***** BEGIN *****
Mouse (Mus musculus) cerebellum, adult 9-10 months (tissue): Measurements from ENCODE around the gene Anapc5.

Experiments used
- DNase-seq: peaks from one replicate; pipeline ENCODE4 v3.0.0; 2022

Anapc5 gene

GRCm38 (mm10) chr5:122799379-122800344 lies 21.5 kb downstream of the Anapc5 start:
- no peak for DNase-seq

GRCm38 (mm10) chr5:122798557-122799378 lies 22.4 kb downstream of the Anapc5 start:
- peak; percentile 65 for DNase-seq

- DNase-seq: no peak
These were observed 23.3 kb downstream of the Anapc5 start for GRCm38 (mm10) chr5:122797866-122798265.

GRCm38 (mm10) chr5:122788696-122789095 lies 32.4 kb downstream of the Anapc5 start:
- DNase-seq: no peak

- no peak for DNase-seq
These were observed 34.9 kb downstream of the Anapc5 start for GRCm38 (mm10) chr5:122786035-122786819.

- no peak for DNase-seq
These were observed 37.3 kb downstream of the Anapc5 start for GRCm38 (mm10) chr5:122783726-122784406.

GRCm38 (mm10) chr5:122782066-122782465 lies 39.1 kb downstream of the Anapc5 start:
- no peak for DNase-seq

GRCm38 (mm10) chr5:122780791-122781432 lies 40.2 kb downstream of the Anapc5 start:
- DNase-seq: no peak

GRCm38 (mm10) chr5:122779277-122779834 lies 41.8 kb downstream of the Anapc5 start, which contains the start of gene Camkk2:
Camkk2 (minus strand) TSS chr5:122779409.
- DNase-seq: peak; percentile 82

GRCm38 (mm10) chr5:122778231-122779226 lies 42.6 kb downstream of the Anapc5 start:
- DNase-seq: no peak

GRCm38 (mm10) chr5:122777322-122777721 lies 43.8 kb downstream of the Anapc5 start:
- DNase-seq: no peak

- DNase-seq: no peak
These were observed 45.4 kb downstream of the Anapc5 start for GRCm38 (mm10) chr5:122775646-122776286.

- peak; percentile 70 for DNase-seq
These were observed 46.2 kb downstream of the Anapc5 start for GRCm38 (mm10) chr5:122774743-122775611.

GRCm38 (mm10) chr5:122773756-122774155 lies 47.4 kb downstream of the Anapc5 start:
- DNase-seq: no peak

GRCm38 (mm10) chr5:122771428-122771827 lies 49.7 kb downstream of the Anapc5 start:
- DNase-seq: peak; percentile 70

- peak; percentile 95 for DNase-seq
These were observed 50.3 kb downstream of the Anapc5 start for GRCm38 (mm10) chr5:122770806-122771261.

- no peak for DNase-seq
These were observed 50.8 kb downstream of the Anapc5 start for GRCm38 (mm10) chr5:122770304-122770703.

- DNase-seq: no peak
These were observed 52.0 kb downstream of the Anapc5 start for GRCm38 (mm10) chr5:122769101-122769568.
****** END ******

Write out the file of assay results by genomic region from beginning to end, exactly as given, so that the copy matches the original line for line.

Mouse (Mus musculus) cerebellum, adult 9-10 months (tissue): Measurements from ENCODE around the gene Anapc5.

Experiments used
- DNase-seq: peaks from one replicate; pipeline ENCODE4 v3.0.0; 2022

Anapc5 gene

GRCm38 (mm10) chr5:122799379-122800344 lies 21.5 kb downstream of the Anapc5 start:
- no peak for DNase-seq

GRCm38 (mm10) chr5:122798557-122799378 lies 22.4 kb downstream of the Anapc5 start:
- peak; percentile 65 for DNase-seq

- DNase-seq: no peak
These were observed 23.3 kb downstream of the Anapc5 start for GRCm38 (mm10) chr5:122797866-122798265.

GRCm38 (mm10) chr5:122788696-122789095 lies 32.4 kb downstream of the Anapc5 start:
- DNase-seq: no peak

- no peak for DNase-seq
These were observed 34.9 kb downstream of the Anapc5 start for GRCm38 (mm10) chr5:122786035-122786819.

- no peak for DNase-seq
These were observed 37.3 kb downstream of the Anapc5 start for GRCm38 (mm10) chr5:122783726-122784406.

GRCm38 (mm10) chr5:122782066-122782465 lies 39.1 kb downstream of the Anapc5 start:
- no peak for DNase-seq

GRCm38 (mm10) chr5:122780791-122781432 lies 40.2 kb downstream of the Anapc5 start:
- DNase-seq: no peak

GRCm38 (mm10) chr5:122779277-122779834 lies 41.8 kb downstream of the Anapc5 start, which contains the start of gene Camkk2:
Camkk2 (minus strand) TSS chr5:122779409.
- DNase-seq: peak; percentile 82

GRCm38 (mm10) chr5:122778231-122779226 lies 42.6 kb downstream of the Anapc5 start:
- DNase-seq: no peak

GRCm38 (mm10) chr5:122777322-122777721 lies 43.8 kb downstream of the Anapc5 start:
- DNase-seq: no peak

- DNase-seq: no peak
These were observed 45.4 kb downstream of the Anapc5 start for GRCm38 (mm10) chr5:122775646-122776286.

- peak; percentile 70 for DNase-seq
These were observed 46.2 kb downstream of the Anapc5 start for GRCm38 (mm10) chr5:122774743-122775611.

GRCm38 (mm10) chr5:122773756-122774155 lies 47.4 kb downstream of the Anapc5 start:
- DNase-seq: no peak

GRCm38 (mm10) chr5:122771428-122771827 lies 49.7 kb downstream of the Anapc5 start:
- DNase-seq: peak; percentile 70

- peak; percentile 95 for DNase-seq
These were observed 50.3 kb downstream of the Anapc5 start for GRCm38 (mm10) chr5:122770806-122771261.

- no peak for DNase-seq
These were observed 50.8 kb downstream of the Anapc5 start for GRCm38 (mm10) chr5:122770304-122770703.

- DNase-seq: no peak
These were observed 52.0 kb downstream of the Anapc5 start for GRCm38 (mm10) chr5:122769101-122769568.